As David Wilson rang in the New Year, it marked more than a change in the calendar.  It marked two years of sobriety.

At the age of 21, David packed his bags and moved to Okinawa, Japan to serve as a military policeman. Just months earlier, he was enjoying his home in Florida with his family and girlfriend by his side.  But the distance between Florida and the lonely Pacific drove his relationship with his girlfriend into the ground, leaving him in a deep depression.

“The breakup led to drinking, blacking out on weekends, and getting in fights. On December 31, 2012, I drank so much that I left a negative mark on my closest friends. That was my turning point. I woke up on January 1, 2013 with a new perspective,” David remarked.

That next day he recalled an I am Second commercial on his TV screen during the NASCAR races. A few minutes later, David opened up his laptop and began watching one film after another– Joe Gibbs, Jason Witten, Colt McCoy, Darrell Waltrip… and the list went on.

“They are some of my favorite athletes and it’s nice to see them professing their faith as I get to hear their stories.”

A few months later, while still on the island, David accompanied one of his buddies to a tattoo parlor.  Before he knew it, David was leaning back in the chair, squeezing his fist, and getting “I am Second” sketched into his forearm.  In the conservative Japanese community in which he lived, this was a bold statement.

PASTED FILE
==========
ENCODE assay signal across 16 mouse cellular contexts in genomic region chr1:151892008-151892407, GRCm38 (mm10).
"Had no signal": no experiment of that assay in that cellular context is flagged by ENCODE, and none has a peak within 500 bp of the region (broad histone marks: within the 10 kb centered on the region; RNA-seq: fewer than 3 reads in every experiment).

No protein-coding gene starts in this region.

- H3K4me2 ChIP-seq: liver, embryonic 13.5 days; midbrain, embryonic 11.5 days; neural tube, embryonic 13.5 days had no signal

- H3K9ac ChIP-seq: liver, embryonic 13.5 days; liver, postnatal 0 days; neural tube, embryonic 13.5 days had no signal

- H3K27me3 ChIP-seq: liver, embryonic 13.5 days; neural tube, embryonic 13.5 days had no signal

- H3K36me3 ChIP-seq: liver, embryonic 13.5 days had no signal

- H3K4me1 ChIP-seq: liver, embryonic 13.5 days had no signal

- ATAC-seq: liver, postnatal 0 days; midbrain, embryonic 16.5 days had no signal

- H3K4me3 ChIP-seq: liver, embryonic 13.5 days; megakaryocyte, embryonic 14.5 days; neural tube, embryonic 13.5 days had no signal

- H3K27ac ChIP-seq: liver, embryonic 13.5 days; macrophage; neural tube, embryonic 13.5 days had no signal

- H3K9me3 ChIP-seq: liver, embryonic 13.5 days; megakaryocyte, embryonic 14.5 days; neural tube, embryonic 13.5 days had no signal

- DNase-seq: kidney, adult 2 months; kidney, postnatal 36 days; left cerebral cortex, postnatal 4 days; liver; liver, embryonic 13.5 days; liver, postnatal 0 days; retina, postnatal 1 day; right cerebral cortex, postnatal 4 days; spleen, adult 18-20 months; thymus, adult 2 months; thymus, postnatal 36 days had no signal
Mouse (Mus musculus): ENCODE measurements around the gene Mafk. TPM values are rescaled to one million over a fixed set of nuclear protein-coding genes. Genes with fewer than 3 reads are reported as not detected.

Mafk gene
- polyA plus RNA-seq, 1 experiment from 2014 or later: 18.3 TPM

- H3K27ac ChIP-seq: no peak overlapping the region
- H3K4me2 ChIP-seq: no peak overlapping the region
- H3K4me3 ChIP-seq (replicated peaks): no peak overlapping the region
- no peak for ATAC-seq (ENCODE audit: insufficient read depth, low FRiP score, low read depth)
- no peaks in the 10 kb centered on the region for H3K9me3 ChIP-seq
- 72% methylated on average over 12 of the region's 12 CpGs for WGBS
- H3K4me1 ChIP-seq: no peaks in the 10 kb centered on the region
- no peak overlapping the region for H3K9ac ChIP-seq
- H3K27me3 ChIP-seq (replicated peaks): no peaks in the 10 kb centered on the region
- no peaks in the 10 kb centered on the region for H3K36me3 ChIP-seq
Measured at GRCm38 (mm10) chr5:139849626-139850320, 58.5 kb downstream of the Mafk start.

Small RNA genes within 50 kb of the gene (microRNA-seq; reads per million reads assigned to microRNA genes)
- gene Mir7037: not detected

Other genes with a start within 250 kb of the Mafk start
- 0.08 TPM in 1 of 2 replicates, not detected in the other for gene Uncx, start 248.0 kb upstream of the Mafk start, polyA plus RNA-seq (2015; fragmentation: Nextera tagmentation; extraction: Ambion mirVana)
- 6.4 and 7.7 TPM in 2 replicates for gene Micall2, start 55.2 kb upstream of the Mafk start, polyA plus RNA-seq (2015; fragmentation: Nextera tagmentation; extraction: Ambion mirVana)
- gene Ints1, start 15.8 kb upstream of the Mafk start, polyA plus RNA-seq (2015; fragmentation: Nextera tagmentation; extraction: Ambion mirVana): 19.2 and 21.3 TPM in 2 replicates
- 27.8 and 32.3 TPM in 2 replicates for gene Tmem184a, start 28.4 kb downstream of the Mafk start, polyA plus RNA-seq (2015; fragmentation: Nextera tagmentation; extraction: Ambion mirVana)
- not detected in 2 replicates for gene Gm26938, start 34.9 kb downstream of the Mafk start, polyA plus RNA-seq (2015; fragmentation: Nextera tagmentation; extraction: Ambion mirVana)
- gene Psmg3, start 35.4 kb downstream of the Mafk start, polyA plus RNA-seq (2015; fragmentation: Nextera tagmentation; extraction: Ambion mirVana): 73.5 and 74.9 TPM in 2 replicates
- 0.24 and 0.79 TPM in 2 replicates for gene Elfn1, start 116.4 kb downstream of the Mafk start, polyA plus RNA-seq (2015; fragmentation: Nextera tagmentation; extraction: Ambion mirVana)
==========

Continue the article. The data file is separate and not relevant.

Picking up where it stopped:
“The Japanese people told me they had a lot of respect for me because tattoos in their culture are seen as a personal degradation.  They thought it was cool that I would tolerate pain for my God.”

Many of those people have now become David’s closest friends.  Even after returning to the United States, they still keep in contact and his tattoo continues to make a statement.  When people notice “I am Second” inked across his arm, they often ask, “Why wouldn’t you get ‘I am first’?”

“I can’t say the conversations caused much, but the people would later ask questions about faith and start going to church with me,” David shared.

Just two years ago, David spent his New Years surrounded by empty bottles on a lonely island.  This year, he spent it with close friends who witnessed the transformation in his life, forever memorialized in ink on his forearm.